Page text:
Implicitly, 24% of Fortune 500 CEOs are saying that they are not investing in efficiency and 4% not investing in growth.
1/3 CEOs suggested that they are currently implementing GenAI to some degree.
Why it matters: This doesn’t jibe with what we are seeing from AI vendors. Over the past ~call it a year~ SaaS companies have effectively been in a mini-recession. Enterprise customers have been ruthlessly reducing spend. Reducing licenses. Reducing infrastructure (Cloud scalability goes both ways). It defies logic then that these same companies can be simultaneously both spending less on technology yet somehow spending more on technology when it comes to GenAI, especially given higher cost at current early stages for novices. This is all a little reminiscent of the liberties some companies took with describing their “Big Data” and “Cloud Stategies”.
One more thing: With media and analysts voicing high expectations for GenAI, there may be an upward bias in terms of survey respondents wanting to exaggerate current AI efforts to fit into market narratives. Management may be hoping they can pull-off the misdirection while continuing to move quite slowly, watching competitors and learning from their mistakes (wannabe fast-followers if you will). The risk here is that when the AI flywheel starts spinning, it may not be possible for companies who dragged their feet to catch-up. This may be the greatest risk of all in our view —The Risk of Being Left Behind.
Nvidia’s Jensen Has a Need. A Need. For Speed.
Architecture update cadence moves to one year from two
What it is: Nvidia CEO Jensen Huang has done it again and patently refuses to stay out of my newsfeed. Nvidia has announced ambitious plans to move from biennial updates to its chip architecture to annual revisions.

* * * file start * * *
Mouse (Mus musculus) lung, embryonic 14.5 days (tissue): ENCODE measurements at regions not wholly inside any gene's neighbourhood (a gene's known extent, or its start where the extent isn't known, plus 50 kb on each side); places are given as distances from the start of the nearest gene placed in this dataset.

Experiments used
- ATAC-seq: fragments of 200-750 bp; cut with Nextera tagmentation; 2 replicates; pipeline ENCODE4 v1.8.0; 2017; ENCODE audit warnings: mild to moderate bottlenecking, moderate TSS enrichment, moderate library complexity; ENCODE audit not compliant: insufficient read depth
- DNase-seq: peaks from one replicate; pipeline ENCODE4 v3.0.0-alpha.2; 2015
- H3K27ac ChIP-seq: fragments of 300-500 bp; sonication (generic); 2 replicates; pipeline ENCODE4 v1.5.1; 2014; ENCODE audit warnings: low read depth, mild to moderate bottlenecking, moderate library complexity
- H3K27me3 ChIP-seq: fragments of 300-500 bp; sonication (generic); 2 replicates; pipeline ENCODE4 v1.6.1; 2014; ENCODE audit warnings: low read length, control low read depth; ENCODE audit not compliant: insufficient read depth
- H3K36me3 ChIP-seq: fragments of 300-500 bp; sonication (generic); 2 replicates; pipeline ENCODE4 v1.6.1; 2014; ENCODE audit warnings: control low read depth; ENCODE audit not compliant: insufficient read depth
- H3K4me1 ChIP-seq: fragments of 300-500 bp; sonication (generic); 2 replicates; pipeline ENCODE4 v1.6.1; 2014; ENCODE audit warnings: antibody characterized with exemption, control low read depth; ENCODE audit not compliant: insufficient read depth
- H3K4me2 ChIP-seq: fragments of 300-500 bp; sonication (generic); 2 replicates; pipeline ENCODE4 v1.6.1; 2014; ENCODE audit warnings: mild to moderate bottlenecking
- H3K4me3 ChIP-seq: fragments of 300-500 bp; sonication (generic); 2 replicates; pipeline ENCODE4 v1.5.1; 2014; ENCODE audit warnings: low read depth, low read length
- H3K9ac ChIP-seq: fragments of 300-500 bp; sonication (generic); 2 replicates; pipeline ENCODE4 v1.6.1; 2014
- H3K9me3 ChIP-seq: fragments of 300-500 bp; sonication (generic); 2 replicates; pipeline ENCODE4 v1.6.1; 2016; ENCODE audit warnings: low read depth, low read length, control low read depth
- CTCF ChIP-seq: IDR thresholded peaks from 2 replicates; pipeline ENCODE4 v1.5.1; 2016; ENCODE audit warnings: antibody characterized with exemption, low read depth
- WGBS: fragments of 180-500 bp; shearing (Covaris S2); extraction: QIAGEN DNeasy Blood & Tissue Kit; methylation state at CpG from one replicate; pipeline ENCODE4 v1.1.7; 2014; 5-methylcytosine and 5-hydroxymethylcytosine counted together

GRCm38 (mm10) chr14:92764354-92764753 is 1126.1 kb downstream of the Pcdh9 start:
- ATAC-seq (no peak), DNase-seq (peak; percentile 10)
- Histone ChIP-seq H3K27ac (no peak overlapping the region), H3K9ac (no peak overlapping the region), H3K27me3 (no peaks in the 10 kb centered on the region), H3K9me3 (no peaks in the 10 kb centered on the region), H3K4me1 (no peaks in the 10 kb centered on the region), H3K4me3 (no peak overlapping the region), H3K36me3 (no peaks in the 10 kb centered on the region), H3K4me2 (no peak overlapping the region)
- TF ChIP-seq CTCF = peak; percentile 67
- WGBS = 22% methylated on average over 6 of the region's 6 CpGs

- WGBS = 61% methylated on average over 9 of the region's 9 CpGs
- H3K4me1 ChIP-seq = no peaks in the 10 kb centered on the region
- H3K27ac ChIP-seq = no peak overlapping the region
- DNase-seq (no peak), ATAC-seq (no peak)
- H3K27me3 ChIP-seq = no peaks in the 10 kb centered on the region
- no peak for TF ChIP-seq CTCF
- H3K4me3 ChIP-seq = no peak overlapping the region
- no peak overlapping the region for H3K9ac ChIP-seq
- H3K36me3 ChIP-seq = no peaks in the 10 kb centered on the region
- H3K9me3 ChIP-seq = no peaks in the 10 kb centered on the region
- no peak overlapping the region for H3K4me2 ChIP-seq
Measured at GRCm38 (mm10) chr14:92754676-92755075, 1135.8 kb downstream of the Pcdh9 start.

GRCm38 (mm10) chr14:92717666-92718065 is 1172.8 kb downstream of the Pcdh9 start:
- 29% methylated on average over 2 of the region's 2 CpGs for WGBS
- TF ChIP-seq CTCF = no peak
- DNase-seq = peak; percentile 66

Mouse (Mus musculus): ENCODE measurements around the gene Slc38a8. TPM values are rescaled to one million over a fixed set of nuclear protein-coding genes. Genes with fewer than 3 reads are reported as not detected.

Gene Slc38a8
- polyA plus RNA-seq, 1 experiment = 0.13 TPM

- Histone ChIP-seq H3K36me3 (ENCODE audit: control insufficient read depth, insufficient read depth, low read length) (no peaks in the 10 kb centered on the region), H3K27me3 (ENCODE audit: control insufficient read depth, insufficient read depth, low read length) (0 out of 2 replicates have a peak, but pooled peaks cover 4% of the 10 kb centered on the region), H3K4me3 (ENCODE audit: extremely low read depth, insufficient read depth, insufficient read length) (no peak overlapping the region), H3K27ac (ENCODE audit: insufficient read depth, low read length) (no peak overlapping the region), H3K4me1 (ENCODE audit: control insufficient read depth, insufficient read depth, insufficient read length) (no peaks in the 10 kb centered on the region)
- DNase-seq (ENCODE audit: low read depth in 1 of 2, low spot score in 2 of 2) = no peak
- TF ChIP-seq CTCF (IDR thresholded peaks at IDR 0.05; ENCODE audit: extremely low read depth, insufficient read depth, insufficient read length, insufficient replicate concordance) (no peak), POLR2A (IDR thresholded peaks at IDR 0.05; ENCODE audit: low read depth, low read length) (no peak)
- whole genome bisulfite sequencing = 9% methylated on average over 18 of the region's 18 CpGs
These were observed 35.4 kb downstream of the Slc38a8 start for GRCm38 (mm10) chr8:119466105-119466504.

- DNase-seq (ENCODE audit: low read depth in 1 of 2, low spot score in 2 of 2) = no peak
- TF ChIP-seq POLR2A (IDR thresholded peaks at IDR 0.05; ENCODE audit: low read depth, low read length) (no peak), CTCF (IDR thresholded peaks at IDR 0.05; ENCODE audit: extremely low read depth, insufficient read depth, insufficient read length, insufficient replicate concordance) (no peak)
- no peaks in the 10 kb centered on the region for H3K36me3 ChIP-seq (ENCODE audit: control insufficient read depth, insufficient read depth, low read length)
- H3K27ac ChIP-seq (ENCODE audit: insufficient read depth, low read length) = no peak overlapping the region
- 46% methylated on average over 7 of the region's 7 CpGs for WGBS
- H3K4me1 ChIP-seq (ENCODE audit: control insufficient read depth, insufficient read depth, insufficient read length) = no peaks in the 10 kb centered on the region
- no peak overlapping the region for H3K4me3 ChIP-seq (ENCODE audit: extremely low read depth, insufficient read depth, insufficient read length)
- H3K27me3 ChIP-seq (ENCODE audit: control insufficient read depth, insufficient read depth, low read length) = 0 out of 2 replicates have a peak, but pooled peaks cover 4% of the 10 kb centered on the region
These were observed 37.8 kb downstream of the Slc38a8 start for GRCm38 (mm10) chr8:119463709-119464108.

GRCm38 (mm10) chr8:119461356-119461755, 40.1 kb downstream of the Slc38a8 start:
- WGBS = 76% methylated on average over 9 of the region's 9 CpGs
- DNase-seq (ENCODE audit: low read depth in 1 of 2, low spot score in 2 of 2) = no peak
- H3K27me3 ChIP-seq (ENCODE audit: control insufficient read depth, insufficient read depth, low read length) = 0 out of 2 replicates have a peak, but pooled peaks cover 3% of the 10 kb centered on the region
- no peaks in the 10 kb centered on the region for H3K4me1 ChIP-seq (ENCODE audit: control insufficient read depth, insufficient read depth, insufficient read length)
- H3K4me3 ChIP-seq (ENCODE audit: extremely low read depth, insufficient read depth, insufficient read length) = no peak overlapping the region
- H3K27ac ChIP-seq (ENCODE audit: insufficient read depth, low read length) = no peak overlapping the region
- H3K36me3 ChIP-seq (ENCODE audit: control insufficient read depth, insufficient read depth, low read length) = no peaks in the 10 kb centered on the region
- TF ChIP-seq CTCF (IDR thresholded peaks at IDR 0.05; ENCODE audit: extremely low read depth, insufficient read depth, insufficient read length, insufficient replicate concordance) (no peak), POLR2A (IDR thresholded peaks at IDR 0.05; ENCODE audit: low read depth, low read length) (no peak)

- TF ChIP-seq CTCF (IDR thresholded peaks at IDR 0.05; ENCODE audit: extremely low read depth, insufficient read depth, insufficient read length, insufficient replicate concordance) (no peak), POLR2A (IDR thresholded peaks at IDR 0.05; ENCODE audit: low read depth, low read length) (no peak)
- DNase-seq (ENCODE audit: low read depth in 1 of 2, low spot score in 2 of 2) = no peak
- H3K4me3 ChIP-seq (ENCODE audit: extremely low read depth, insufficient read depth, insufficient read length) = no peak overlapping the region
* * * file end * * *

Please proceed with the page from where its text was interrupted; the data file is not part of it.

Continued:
What it means: It means that AMD’s Lisa Su, Intel’s Pat Gelsinger, and everyone else who over the last several months has been burnishing their potentials as the “Nvidia Killer” when it comes to AI chips just received a rude awakening. Generally the chip to beat is Nvidia’s H100 —effectively the most performant GPU for training demanding modern AI models. With this announcement Nvidia plans to get back to annual architecture releases as it had in the past. Such a pace would not only keep it a generation ahead of its competitors, but further increase its lead with each year.
Why it matters: There are three critical ingredients to developing AI: Data, Compute, and Algorithms. Bottlenecks tend to emerge when the available supply of any of these three is outstripped by demand. Currently the bottleneck for rapid evolution of GenAI is Compute —There simply are not enough performant AI chips on earth to keep-up with the insatiable hunger. Nvidia’s announcement promises to directly address the issue at hand, which will ultimately both accelerate AI development and further establish Nvidia’s dominance in the niche.
2024 to be the year of the robot
What it is: With AI sucking all the air out of the room, what about that other disruptive technology that promises to either usher-in a utopic era of abundance and relaxation for humans, or turn into a real-life version of WALL-E? I’m referring, of course, to robots.
What it means: Advances in AI have not been in a vacuum, nor have they been relegated purely to the digital world. Indeed, readers of the AI Geekly will recall that we have highlighted many developments where recent developments in AI have benefitted robotic applications (see last week where we discussed DeepMind’s new robot instruction model). Very simply, we can think of AI as the brain for these robots. With the tremendous pace of development in the past year, we have similarly seen robots benefit from, and begin to quickly improve thanks to these advances.
Before you go… We have one quick question for you:
With over 18 years of capital markets experience as a publishing equities analyst, an investment banker, a CTO, and an AI Strategist leading North American banks and boutiques, I bring a unique perspective to the AI Geekly. This viewpoint is informed by participation in two decades of capital market cycles from the front lines; publication of in-depth research for institutional audiences based on proprietary financial models; execution of hundreds of M&A and financing transactions; leadership roles in planning, implementing, and maintaining of the tech stack for a broker dealer; and, most recently, heading the AI strategy for the Capital Markets division of the eighth-largest commercial bank in North America.